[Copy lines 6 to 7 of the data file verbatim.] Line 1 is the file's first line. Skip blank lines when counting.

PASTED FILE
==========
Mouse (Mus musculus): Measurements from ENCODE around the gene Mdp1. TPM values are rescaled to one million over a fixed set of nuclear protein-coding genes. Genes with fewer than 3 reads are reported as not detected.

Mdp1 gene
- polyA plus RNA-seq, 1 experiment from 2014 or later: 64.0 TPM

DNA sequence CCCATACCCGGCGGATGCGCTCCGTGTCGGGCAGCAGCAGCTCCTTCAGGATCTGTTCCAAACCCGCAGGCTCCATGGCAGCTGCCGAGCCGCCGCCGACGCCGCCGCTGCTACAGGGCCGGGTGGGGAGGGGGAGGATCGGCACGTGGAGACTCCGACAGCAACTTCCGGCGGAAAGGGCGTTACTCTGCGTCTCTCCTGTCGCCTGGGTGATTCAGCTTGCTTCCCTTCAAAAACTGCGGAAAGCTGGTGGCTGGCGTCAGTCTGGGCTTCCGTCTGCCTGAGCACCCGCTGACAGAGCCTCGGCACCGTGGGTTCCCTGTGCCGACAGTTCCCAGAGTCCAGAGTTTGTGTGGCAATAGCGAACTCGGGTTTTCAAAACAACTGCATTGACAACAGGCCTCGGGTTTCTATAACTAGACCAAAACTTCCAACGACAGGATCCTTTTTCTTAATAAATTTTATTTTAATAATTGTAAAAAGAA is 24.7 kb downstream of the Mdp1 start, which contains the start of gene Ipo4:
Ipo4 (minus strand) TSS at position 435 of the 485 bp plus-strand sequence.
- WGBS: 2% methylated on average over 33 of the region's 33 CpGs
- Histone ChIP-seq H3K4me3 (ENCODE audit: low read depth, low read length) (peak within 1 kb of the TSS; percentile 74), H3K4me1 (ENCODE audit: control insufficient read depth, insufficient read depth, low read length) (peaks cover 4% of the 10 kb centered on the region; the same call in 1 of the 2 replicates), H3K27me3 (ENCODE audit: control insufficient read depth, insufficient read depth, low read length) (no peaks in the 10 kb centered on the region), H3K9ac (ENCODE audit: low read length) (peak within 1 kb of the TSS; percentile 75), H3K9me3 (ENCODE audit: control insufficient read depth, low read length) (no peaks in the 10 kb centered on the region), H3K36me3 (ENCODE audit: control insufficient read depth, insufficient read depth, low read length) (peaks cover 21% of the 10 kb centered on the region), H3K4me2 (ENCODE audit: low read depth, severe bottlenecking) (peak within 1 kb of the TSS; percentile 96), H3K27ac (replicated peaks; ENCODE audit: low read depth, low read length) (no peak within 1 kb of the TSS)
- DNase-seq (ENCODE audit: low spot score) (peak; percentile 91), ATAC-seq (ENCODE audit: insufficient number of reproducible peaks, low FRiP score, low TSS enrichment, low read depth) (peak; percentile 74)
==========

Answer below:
- WGBS: 2% methylated on average over 33 of the region's 33 CpGs
- Histone ChIP-seq H3K4me3 (ENCODE audit: low read depth, low read length) (peak within 1 kb of the TSS; percentile 74), H3K4me1 (ENCODE audit: control insufficient read depth, insufficient read depth, low read length) (peaks cover 4% of the 10 kb centered on the region; the same call in 1 of the 2 replicates), H3K27me3 (ENCODE audit: control insufficient read depth, insufficient read depth, low read length) (no peaks in the 10 kb centered on the region), H3K9ac (ENCODE audit: low read length) (peak within 1 kb of the TSS; percentile 75), H3K9me3 (ENCODE audit: control insufficient read depth, low read length) (no peaks in the 10 kb centered on the region), H3K36me3 (ENCODE audit: control insufficient read depth, insufficient read depth, low read length) (peaks cover 21% of the 10 kb centered on the region), H3K4me2 (ENCODE audit: low read depth, severe bottlenecking) (peak within 1 kb of the TSS; percentile 96), H3K27ac (replicated peaks; ENCODE audit: low read depth, low read length) (no peak within 1 kb of the TSS)